2. Outline the questions.

Jot down five to seven questions. When questions flow naturally, the interview has a more relaxed, genuine feel. Memorize them, if possible. You can always ask follow-ups or add thoughts as they occur.

3. Make small talk.

It’s never comfortable to be in front of a camera. Showing kindness creates a basis of trust. Plus, it’s just nice to be nice. To ease any anxiety, smile and shake hands. Tell your interviewee a little about yourself and ask a few casual questions before the cameras are rolling.

4. Bring a few essentials.

  • A warm drink or room temperature water (cold water is bad for the throat and voice)
  • Translucent face powder
  • Oil absorbing wipes

5. Start with key phrases.

The interviewee feels most nervous right before recording. Talk him through it while the videographer adjusts settings.

“Our team is here to make you look good. The lights make you look awesome.”

“You and I are just having a conversation. Just ignore the camera and don’t look at it. It’s just you and me.” You can clearly see the change in demeanor as soon as you say this phrase. It’s much easier to talk to a person directly than imagine the audience through the lens of a camera.

“This isn’t live TV. You can mess up as much as you want. Just stop your sentence and start over again. No big deal.”

6. Set expectations.

“Don’t look at the camera. Just look straight at me.”

“Square your shoulders toward me.”

“It will make it easier for us later if you use the question in the answer. For instance, if I ask, ‘Why is the sky blue?’ you would say, ‘the sky is blue because…’”

Once the camera’s rolling, ask the interviewee to say and spell her first and last name and say her job title. It provides a sound check, as well as correct spelling and title for any on-screen graphics.

7. Ask easy questions first.

Get the interview rolling with a simple question like “Tell us who you are and what you do” or “How long have you been working at such-and-such?”

8. Listen quietly.

To acquire usable sound bites, the set must be quiet — and that includes you. Avoid speaking or making noises like “mm-hmm” while the interviewee speaks. Wait a couple of seconds between questions to be sure he’s finished answering.

9. Be expressive.

Instead of words or sounds, use your expressions to let her know when she is on the right track. She’ll mirror engaged and energetic body language, so be present.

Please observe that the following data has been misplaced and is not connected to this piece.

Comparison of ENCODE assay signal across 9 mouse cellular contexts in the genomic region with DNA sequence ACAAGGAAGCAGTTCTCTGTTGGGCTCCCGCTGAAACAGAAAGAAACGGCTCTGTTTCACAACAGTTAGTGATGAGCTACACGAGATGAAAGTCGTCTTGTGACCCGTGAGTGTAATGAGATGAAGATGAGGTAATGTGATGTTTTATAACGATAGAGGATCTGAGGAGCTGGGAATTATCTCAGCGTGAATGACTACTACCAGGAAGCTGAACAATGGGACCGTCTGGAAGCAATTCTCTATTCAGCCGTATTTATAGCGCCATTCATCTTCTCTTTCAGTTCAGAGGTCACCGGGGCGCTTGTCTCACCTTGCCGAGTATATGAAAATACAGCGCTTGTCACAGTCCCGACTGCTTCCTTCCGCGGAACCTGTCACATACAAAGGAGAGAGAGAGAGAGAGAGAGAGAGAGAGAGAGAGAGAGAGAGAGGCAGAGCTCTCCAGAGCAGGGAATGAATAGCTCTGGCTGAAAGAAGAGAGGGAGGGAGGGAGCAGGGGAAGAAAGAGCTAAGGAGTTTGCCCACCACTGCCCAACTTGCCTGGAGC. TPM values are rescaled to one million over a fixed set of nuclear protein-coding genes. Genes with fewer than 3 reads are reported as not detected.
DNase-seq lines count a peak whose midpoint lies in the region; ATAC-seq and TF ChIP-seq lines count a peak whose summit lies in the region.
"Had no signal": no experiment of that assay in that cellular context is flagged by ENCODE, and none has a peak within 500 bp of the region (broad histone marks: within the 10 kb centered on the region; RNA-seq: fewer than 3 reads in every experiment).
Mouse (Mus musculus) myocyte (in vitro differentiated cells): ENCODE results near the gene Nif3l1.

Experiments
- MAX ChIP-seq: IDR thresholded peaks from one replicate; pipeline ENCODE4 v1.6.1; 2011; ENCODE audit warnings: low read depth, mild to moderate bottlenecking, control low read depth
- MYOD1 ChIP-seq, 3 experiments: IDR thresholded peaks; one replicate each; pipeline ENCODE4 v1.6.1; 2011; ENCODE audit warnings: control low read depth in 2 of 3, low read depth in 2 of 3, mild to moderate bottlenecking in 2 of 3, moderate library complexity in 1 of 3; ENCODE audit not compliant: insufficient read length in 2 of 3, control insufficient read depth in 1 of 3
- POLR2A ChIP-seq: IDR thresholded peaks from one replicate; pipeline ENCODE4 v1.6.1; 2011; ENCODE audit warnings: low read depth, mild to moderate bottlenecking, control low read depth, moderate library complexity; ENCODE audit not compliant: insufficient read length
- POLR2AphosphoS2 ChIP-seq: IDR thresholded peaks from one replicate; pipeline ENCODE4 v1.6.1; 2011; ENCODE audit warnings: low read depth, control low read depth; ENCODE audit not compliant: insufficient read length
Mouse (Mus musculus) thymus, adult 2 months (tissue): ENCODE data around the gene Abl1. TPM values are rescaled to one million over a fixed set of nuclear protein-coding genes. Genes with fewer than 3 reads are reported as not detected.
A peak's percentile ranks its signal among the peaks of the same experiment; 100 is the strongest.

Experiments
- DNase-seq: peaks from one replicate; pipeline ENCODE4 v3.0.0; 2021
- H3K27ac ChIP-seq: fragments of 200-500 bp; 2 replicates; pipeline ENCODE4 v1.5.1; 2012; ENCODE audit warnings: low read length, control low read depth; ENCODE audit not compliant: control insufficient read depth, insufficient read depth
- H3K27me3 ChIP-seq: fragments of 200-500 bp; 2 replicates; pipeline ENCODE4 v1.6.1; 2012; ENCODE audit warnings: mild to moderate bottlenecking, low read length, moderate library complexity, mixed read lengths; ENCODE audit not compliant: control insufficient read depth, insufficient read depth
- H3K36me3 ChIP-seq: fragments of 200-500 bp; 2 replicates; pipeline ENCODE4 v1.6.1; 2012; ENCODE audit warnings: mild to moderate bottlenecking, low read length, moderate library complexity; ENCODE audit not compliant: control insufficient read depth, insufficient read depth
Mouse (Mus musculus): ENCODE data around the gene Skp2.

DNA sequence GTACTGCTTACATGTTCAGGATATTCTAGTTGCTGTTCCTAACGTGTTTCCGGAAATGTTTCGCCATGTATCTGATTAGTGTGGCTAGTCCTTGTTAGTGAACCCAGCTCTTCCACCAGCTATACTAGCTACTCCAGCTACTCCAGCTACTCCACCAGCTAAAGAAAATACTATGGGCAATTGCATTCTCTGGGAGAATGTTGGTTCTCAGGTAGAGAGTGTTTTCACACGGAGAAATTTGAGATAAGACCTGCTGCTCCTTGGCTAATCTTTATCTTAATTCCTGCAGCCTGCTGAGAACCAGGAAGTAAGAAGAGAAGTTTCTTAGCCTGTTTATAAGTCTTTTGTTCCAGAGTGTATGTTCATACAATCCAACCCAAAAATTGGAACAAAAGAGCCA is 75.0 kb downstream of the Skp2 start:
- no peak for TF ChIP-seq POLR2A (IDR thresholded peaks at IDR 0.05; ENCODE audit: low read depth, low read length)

10. Make comments between questions.

Give the person a chance to breathe and show you genuinely care about what he has to say by responding with your own thoughts. Demonstrate you’re not just checking the questions off your list.

11. “Can you say that again, but this time….”

It’s better to have too much footage than too little, within reason. When the interviewee says something you like but isn’t quite perfect, have her repeat it a few different ways. For instance, ask her to say it again more briefly, with more energy or with a smile.

12. Ask follow-up questions and be flexible.

A good interviewer follows her instincts. Ask the questions necessary to get the best story and follow the story wherever it leads.

13. Wait to ask the harder questions.

The tough questions can wait until you’re about ¾ through the interview. You’ll get a feeling for when he’s warmed up and relaxed. Be brave, but pleasant. He can always say he doesn’t want to answer.

14. Feed lines when necessary.

At times you’ll need the person to say something line-for-line. Though lines can sound rehearsed and disingenuous, it can be helpful, especially when interviewing children.

15. Ask the best question of all.

“Is there anything else you’d like to say?” Save this question for last. By the end of the interview, the subject trusts you, feels relaxed and is on a roll. This is the point where the interviewee will likely give the best sound bites.

An effective video grips your audience. It convinces, educates or entertains. A great interview can be the difference between a dry, talking head and a persuasive video that compels the audience to act. As the interviewer, the difference starts with you.

At WordsFresh, we believe great messages supercharge all communications. It all starts with words. Contact us about how we can help you achieve your communications goals.